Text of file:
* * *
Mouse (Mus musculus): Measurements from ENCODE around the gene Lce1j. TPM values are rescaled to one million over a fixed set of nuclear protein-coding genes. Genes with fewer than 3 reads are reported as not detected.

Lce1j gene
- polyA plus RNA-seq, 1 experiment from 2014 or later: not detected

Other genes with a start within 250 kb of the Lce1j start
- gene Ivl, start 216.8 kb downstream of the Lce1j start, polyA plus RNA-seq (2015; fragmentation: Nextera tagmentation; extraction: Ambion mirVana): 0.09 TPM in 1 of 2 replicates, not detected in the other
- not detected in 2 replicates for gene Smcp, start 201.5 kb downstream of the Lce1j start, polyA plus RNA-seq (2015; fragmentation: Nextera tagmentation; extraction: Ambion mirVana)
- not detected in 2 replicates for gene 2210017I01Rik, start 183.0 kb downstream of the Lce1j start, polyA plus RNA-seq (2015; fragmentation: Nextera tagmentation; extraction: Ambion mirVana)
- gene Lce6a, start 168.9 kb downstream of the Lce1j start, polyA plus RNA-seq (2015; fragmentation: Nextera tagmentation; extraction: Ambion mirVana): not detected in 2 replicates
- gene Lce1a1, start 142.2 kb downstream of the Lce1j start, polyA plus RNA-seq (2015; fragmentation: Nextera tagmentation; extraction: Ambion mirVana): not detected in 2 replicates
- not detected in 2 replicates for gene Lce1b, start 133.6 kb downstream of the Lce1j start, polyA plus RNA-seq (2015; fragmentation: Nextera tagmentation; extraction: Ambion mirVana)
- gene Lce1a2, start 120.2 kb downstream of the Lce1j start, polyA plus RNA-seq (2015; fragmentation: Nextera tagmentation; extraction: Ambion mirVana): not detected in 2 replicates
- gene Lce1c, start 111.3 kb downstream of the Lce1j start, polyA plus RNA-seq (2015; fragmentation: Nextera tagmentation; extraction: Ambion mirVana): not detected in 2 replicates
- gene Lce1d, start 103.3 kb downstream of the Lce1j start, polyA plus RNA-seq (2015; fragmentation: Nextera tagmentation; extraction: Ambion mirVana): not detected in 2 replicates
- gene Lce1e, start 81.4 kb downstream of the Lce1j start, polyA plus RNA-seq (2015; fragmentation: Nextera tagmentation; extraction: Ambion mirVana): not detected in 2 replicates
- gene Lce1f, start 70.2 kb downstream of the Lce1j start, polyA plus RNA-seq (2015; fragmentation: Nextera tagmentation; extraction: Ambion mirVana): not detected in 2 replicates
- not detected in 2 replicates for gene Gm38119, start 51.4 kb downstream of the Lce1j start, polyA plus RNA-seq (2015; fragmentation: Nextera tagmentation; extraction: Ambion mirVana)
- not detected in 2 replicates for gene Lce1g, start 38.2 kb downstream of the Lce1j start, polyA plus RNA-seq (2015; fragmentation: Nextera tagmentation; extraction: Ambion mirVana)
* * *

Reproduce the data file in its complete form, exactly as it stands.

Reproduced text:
Mouse (Mus musculus): Measurements from ENCODE around the gene Lce1j. TPM values are rescaled to one million over a fixed set of nuclear protein-coding genes. Genes with fewer than 3 reads are reported as not detected.

Lce1j gene
- polyA plus RNA-seq, 1 experiment from 2014 or later: not detected

Other genes with a start within 250 kb of the Lce1j start
- gene Ivl, start 216.8 kb downstream of the Lce1j start, polyA plus RNA-seq (2015; fragmentation: Nextera tagmentation; extraction: Ambion mirVana): 0.09 TPM in 1 of 2 replicates, not detected in the other
- not detected in 2 replicates for gene Smcp, start 201.5 kb downstream of the Lce1j start, polyA plus RNA-seq (2015; fragmentation: Nextera tagmentation; extraction: Ambion mirVana)
- not detected in 2 replicates for gene 2210017I01Rik, start 183.0 kb downstream of the Lce1j start, polyA plus RNA-seq (2015; fragmentation: Nextera tagmentation; extraction: Ambion mirVana)
- gene Lce6a, start 168.9 kb downstream of the Lce1j start, polyA plus RNA-seq (2015; fragmentation: Nextera tagmentation; extraction: Ambion mirVana): not detected in 2 replicates
- gene Lce1a1, start 142.2 kb downstream of the Lce1j start, polyA plus RNA-seq (2015; fragmentation: Nextera tagmentation; extraction: Ambion mirVana): not detected in 2 replicates
- not detected in 2 replicates for gene Lce1b, start 133.6 kb downstream of the Lce1j start, polyA plus RNA-seq (2015; fragmentation: Nextera tagmentation; extraction: Ambion mirVana)
- gene Lce1a2, start 120.2 kb downstream of the Lce1j start, polyA plus RNA-seq (2015; fragmentation: Nextera tagmentation; extraction: Ambion mirVana): not detected in 2 replicates
- gene Lce1c, start 111.3 kb downstream of the Lce1j start, polyA plus RNA-seq (2015; fragmentation: Nextera tagmentation; extraction: Ambion mirVana): not detected in 2 replicates
- gene Lce1d, start 103.3 kb downstream of the Lce1j start, polyA plus RNA-seq (2015; fragmentation: Nextera tagmentation; extraction: Ambion mirVana): not detected in 2 replicates
- gene Lce1e, start 81.4 kb downstream of the Lce1j start, polyA plus RNA-seq (2015; fragmentation: Nextera tagmentation; extraction: Ambion mirVana): not detected in 2 replicates
- gene Lce1f, start 70.2 kb downstream of the Lce1j start, polyA plus RNA-seq (2015; fragmentation: Nextera tagmentation; extraction: Ambion mirVana): not detected in 2 replicates
- not detected in 2 replicates for gene Gm38119, start 51.4 kb downstream of the Lce1j start, polyA plus RNA-seq (2015; fragmentation: Nextera tagmentation; extraction: Ambion mirVana)
- not detected in 2 replicates for gene Lce1g, start 38.2 kb downstream of the Lce1j start, polyA plus RNA-seq (2015; fragmentation: Nextera tagmentation; extraction: Ambion mirVana)